Failure and fear are not the opposite of success; they are a part of it.
So, how do we move forward in our writing when we are faced with such strong feelings of self-sabotage?
The key is realising that all these reasons are a normal part of being human. It’s also why writers write.
Why do we put ourselves in harm’s way? When you step out of your comfort zone, take a risk, and face a challenge, you will feel fear; you will judge yourself and place unrealistic expectations on yourself.
Because your brain is hard-wired to do this. It wants us to be perfect, to eliminate our flaws and weaknesses, but our reality doesn’t have to cater to what our subconscious mind is telling us.
Perfection doesn’t exist in this world. It’s the stuff of fantasies. It’s not fear that holds us back, it’s our attitude towards it. If we can accept fear, without constantly struggling against it, then we have the ability to take effective action, guided by our own values.
This is where self-efficacy in our writing can move us forward or paralyze us from progressing. Successful problem-solving and reflection on our writing, as well as having a framework, may help.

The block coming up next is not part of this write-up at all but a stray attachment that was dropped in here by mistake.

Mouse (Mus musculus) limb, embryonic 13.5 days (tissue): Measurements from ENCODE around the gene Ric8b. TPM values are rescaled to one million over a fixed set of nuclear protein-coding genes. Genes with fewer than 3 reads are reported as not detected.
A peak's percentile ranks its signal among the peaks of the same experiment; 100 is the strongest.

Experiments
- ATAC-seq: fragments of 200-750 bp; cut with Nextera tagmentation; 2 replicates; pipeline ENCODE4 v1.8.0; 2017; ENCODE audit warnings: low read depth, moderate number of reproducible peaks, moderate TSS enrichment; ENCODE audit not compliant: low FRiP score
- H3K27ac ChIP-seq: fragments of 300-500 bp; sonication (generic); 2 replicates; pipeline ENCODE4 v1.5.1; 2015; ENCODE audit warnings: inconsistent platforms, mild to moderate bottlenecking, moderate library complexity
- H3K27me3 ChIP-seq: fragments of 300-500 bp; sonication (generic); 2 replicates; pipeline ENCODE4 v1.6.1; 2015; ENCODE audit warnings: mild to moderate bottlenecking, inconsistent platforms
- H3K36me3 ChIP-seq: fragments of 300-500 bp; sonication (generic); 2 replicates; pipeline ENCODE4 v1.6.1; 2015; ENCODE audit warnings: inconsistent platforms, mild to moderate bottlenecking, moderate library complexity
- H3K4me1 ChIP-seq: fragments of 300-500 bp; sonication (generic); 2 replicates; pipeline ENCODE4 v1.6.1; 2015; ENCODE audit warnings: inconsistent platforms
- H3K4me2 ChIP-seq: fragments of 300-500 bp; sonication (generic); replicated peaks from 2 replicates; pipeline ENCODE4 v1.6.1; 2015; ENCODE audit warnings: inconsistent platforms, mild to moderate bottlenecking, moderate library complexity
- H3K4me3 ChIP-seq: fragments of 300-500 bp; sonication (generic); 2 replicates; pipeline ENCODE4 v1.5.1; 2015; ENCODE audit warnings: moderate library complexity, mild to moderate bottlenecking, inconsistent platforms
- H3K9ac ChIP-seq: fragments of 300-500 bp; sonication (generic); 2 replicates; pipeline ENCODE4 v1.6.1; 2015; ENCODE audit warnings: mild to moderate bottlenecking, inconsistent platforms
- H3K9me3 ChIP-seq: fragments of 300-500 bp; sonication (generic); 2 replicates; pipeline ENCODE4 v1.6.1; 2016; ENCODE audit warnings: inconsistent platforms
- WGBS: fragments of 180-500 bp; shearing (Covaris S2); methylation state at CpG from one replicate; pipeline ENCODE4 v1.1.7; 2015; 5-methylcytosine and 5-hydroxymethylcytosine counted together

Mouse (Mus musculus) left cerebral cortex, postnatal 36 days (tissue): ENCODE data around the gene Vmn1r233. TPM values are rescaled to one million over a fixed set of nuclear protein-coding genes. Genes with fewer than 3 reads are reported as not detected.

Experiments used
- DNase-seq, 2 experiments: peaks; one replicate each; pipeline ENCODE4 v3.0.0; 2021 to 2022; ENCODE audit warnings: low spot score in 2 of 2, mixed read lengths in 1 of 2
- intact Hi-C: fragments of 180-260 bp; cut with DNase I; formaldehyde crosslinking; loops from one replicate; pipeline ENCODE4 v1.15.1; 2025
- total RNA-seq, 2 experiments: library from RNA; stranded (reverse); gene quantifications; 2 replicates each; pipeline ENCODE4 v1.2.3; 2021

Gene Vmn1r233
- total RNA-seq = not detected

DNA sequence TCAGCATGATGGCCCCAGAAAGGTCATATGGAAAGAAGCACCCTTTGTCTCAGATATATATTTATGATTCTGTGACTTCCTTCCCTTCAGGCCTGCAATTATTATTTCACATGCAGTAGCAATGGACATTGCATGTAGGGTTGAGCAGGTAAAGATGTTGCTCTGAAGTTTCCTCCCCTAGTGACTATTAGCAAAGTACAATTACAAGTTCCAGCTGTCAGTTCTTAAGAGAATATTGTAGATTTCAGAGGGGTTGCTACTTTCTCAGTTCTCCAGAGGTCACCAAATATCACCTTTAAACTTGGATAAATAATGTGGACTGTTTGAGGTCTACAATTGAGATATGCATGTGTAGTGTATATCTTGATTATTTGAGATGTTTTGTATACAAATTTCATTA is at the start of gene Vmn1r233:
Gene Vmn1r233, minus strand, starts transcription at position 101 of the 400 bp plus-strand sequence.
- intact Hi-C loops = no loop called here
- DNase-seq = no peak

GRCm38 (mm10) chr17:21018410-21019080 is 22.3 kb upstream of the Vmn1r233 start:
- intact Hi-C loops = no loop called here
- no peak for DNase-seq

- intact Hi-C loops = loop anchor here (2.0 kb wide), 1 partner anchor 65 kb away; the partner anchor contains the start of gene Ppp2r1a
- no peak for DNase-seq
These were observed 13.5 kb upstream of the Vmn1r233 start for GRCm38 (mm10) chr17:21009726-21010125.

A Model of Writing Self-efficacy
The model has three focal points. Ideation refers to our cognitive processes, writing conventions focuses on the communication of ideas into writing’s forms and self-regulation is managing, monitoring and evaluating our responses to the writing process.
Genuine confidence is not the absence of fear, it is accepting that fear is normal, and using this energy for our own benefit.
Just as there are reasons why we may doubt ourselves, there are also solutions.
Acknowledge your expectations: Expectations and the standards you set for yourself are important, but don’t be bound by them. Sometimes, even the best laid plans go awry. Be flexible and learn to adapt to suit the conditions—a bit like driving in the rain.
Accept that we will make mistakes: Remember that perfection is an illusion. We will make mistakes, feel fear, screw up, fail, and even think our own writing sucks (it doesn’t). It’s normal. Be kind to yourself and write that really crummy first draft.